This guest article is penned by Satyajit Bagchi. Read about him at the end of the article. If you wish your article to be published in this blog, please contact at mahanagar.net[@]gmail[.]com with subject as “I Want To Write”.
A few days back I got the chance to visit Gujarat for an interview at Anand (renowned for AMUL). It was my first trip alone and naturally I was very excited. I had taken a flight to Ahmedabad. On reaching there I was greeted by a scorching afternoon.”Was it still January?” – I wondered.
As I stepped out of the airport I was, to put it mildly, at a complete loss. Signboards, directions were all written in some unknown form of language! No Hindi, no English, thank you. I don’t know whether it was due to my pre-conceived notion about the Gujaratis, the people there seemed to be in a constant hurry. None stopped by to answer a harried Bong’s questions. Just then as a messiah an autodriver stopped by, asked,“kaha chalna hai saab?” and Hindi never sounded sweeter!
I was to go to the central bus-stand from where I could take a bus to Anand. The autoride was fun. The roads were wide and smooth. Mysterious stone-gates stood ubiquitously at every intersection. You get to see cows on the streets of Kolkata, here you can see camels – fresh out of the pages of Arabian Nights, towing carts. The marketplace resembled just like a Gariahat or a Behala Bazaar, albeit with signboards which an uninitiated Bengali would find hard to comprehend.
I reached the bus-stand, paid the fare and went to a nearby restaurant. There I tried a Gujarati thali, topped by a khakra – a papad like thing. For dessert I had a delicious srikhand. I went to the bus-stand and mimed my destination to a portly ‘I-won’t-speak-anything-other-than-Gujarati’ bus conductor. Half an hour later I was on my way to Anand. The trip was, in a word,’ green’. Just a casual glance and you would see a developed rural infrastructure. Canals accentuated the fields and there was a certain sense of order in the entire place.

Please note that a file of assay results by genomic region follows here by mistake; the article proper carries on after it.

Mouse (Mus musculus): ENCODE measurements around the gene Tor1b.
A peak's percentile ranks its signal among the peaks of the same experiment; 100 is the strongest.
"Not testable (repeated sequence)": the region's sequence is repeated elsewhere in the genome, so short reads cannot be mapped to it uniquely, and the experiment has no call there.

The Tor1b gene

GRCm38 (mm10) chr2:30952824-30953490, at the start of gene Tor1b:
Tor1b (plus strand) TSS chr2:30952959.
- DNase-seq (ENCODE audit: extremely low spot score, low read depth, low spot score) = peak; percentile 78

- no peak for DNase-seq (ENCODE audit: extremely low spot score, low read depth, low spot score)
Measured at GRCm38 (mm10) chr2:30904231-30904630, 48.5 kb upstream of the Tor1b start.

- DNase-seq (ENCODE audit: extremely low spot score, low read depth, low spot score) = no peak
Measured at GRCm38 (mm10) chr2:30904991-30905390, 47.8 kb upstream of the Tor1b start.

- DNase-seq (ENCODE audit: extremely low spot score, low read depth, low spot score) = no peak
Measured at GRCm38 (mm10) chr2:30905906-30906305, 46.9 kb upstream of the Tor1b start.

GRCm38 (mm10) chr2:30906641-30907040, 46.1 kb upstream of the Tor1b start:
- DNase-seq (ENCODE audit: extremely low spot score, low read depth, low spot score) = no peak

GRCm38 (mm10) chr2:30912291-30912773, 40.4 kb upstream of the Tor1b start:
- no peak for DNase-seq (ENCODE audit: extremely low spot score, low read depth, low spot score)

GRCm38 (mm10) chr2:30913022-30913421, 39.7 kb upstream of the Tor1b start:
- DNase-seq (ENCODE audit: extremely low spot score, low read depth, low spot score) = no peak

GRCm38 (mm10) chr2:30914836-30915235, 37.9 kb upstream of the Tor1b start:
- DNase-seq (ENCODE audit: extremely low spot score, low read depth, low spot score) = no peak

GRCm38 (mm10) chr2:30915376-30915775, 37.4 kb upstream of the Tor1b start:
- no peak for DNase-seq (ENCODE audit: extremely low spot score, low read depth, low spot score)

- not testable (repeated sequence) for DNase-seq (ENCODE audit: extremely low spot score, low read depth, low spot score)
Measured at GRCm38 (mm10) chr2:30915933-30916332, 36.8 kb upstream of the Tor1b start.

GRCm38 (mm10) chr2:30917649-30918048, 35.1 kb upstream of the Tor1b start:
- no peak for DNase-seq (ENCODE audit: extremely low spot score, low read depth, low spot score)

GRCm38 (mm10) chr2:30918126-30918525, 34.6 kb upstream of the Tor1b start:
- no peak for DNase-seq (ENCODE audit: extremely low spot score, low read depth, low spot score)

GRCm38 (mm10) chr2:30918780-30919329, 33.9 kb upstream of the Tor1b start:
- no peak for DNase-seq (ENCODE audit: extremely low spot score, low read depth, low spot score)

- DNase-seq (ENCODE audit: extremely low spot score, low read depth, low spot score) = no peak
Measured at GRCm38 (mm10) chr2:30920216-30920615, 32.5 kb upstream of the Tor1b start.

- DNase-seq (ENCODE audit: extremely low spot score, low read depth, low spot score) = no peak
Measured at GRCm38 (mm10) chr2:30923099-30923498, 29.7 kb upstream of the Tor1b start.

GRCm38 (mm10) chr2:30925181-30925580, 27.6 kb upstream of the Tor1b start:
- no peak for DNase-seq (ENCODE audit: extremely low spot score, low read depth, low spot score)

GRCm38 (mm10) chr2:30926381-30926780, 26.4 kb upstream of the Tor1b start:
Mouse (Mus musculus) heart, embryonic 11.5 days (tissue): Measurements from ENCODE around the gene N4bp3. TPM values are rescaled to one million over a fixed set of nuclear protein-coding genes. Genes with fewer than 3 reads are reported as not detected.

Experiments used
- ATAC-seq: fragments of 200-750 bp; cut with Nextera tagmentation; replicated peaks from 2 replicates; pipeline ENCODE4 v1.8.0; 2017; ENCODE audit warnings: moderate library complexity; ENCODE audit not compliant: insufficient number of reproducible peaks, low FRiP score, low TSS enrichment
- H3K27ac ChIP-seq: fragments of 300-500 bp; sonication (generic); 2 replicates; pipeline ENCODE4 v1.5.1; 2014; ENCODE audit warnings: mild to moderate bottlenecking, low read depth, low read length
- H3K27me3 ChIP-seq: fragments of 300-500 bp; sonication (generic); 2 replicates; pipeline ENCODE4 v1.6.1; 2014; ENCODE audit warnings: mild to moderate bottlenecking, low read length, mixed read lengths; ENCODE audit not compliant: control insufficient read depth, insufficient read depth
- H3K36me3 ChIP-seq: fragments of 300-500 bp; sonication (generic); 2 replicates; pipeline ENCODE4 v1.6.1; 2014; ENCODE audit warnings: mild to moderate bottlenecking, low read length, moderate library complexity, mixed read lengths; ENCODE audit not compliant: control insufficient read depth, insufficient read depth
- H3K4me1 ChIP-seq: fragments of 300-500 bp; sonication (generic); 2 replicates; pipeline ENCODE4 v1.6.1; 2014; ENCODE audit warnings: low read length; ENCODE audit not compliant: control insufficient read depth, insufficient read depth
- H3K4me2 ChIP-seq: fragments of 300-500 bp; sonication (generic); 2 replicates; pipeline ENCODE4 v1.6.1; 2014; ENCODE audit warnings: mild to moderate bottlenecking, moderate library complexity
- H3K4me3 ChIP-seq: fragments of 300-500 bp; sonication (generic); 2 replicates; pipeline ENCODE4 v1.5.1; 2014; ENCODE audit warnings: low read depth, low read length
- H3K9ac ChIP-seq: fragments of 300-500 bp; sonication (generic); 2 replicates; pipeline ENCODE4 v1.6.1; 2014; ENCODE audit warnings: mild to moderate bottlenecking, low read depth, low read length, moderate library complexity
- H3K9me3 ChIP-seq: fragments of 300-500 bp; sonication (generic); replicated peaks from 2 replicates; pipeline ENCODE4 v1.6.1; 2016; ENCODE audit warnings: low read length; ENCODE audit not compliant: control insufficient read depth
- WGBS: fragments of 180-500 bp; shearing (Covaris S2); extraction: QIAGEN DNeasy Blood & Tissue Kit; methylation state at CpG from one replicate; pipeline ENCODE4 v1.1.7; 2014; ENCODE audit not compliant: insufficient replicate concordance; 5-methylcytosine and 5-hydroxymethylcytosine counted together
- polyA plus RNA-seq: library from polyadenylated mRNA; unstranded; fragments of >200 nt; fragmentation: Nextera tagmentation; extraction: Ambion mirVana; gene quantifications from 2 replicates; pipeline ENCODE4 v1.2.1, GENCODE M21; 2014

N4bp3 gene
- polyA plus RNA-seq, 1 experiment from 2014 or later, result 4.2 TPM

My stay at the beautiful campus was a revelation of sorts. There I got to interact with people from all over India. So there was I chatting with a vet from Palampur, a B.Com grad from Delhi or an IITian from Chennai. At one point I couldn’t help but think about the differences in our ways, cultures, languages, aspirations but didn’t realize the moment when I seamlessly gelled with them. Somewhere that endearing similarity bound us together.
I was the only person from Kolkata and the people there were pretty inquisitive about the city. “are the students there very political minded?”, “Tell about Singur”, “what are the aspiration levels there?”, “Wasn’t Jyoti Basu the best WB CM?”….There I was, in the land of Gandhi the sole representative of the land of Tagore!
On closer introspection I found out that my initial discomfort arose out of the unfamiliarity. The people there looked just like their eastern cousins, the food habits weren’t that different and even the Gujju letters almost resembled like Hindi! I picked up a couple of words like “kemcho”, “majamma”. I came back home with a handful of those khakras and a pleasing thought – I was not a lost Bangali in Gujarat…I was an Indian in my homeland.
Satyajit is an Economics graduate from Calcutta University. Currently he is an MBA aspirant, hoping to serve a global company as an effective team player. He has 3 wishes in life, one of which is to drive a flaming Ferrari down the busy streets of Kolkata at 150 kmph.